Research Helps Reduce Falls, Lifts Nursing Student
Before beginning her freshman year, Megan Parr had everything figured out and was ready to hit the ground running. But she had no idea how much her plans would change before she could even start.
“I was signed up for athletic training pre-requisites, and then I ended up having a transient ischemic attack (TIA), which is like a mini version of a stroke,” said Parr, now a graduate of BYU’s College of Nursing.
Parr was born with an atrial septal defect—a hole between the top two chambers of the heart that disrupted blood flow. Neither she nor her family were aware of it until a blood clot, caused by the disrupted blood flow, went to her brain, causing the TIA and putting her in the hospital.
“It was actually a nurse, not a doctor, who suggested checking my heart out,” said Parr. “All the nurses who took care of me were fantastic and they inspired me to study nursing.”
Parr changed her major as soon as she left the hospital. After completing two years of the nursing program and serving as a full-time missionary for The Church of Jesus Christ of Latter-day Saints in Billings, Montana, Parr was asked by one of her professors, Blaine Winters, to join his research team.
“We wanted the research to be about falls and the elderly, but we needed to narrow it down,” said Parr. “And at that time, I worked at a nursing home, first as a CNA and later on as an LPN, so I knew it was a big problem.”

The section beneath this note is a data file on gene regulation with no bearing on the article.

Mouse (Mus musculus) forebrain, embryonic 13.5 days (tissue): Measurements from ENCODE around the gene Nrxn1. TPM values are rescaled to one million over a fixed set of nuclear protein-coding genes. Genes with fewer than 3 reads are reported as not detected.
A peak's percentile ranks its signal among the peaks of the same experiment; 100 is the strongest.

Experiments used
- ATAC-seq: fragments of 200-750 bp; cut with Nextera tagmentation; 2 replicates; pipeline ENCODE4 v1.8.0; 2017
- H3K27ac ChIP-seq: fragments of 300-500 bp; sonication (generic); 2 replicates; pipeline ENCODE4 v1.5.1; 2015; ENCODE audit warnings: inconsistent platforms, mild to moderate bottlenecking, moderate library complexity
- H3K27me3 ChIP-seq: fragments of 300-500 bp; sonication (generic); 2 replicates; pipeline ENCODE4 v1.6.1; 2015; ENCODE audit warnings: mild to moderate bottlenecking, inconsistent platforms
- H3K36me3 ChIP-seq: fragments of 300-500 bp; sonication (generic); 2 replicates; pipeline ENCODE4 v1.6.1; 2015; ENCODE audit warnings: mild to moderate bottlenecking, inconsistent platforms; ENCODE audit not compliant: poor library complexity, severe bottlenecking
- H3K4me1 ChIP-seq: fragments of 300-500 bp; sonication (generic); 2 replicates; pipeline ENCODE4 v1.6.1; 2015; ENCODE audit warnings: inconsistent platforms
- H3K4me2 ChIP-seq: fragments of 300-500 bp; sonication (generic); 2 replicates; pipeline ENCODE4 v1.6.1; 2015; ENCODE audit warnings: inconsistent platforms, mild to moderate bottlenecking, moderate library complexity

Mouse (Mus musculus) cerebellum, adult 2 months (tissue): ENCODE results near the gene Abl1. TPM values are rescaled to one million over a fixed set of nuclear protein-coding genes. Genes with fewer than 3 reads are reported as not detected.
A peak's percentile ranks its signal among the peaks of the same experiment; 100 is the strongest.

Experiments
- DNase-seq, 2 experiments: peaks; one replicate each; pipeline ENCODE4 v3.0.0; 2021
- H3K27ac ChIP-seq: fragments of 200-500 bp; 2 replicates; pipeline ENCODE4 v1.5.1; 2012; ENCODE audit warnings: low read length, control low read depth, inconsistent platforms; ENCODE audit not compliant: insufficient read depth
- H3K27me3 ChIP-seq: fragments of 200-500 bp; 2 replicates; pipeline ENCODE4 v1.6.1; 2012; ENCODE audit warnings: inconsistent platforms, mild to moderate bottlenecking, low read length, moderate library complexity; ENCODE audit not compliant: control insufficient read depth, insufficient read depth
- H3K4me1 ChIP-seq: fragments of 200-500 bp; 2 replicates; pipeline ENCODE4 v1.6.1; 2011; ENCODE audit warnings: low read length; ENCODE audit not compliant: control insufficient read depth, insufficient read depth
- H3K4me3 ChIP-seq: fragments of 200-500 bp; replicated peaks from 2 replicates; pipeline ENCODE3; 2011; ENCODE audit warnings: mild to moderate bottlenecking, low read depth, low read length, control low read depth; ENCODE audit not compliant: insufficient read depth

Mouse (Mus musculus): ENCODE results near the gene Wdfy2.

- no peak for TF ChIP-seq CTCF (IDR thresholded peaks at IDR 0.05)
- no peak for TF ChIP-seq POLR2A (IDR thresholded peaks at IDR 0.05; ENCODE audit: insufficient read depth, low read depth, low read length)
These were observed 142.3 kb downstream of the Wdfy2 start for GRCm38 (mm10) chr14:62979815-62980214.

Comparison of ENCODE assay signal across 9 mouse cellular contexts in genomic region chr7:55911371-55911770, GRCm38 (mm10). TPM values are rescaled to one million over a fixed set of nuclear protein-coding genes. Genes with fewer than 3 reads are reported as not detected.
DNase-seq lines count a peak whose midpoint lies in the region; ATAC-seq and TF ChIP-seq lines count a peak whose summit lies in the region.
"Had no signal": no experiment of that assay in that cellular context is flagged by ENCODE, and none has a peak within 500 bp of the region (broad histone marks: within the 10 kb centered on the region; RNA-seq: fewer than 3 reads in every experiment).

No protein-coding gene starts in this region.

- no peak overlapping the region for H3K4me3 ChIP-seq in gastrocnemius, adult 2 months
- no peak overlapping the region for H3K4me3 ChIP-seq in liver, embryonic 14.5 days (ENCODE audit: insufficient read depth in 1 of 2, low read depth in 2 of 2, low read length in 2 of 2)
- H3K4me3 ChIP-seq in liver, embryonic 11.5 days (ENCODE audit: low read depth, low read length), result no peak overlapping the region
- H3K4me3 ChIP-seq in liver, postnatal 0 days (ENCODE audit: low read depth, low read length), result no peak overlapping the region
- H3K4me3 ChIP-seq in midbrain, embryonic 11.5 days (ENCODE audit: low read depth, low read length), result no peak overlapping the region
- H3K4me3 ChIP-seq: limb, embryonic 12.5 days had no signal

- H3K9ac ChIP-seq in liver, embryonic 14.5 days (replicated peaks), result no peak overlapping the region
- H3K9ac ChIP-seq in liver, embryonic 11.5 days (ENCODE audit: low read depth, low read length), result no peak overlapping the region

Specifically, Parr noticed that a common cause of falls was the lack of proper staff education at nursing homes. That’s how their research came to focus on educating the non-nursing staff about falls.
“I realized that there are more people than just CNAs, LPNS, RNs, and physical and occupational therapists who interact with the elderly,” said Parr. “There are dietitians, housekeepers, the maintenance people, recreational people, and secretaries. A lot of times the residents forget who can help them and who can’t and those people don’t know how to properly transfer them.”
Although the project remains a work in progress, Parr was able to finish the literature review and present the team’s findings at the Utah Nurses Association Conference during her senior year. Now, she works as a nurse in the emergency room at Utah Valley Hospital.
“Being involved in research really enhanced the broad spectrum of my education and helped me realize the importance of an evidence-based practice and how it helps create safety,” said Parr. “I think research is the key to a post-baccalaureate education and progress in nursing, so doing it as an undergraduate student put me a step ahead that much quicker.”Donate to BYU Nursing Donate to BYU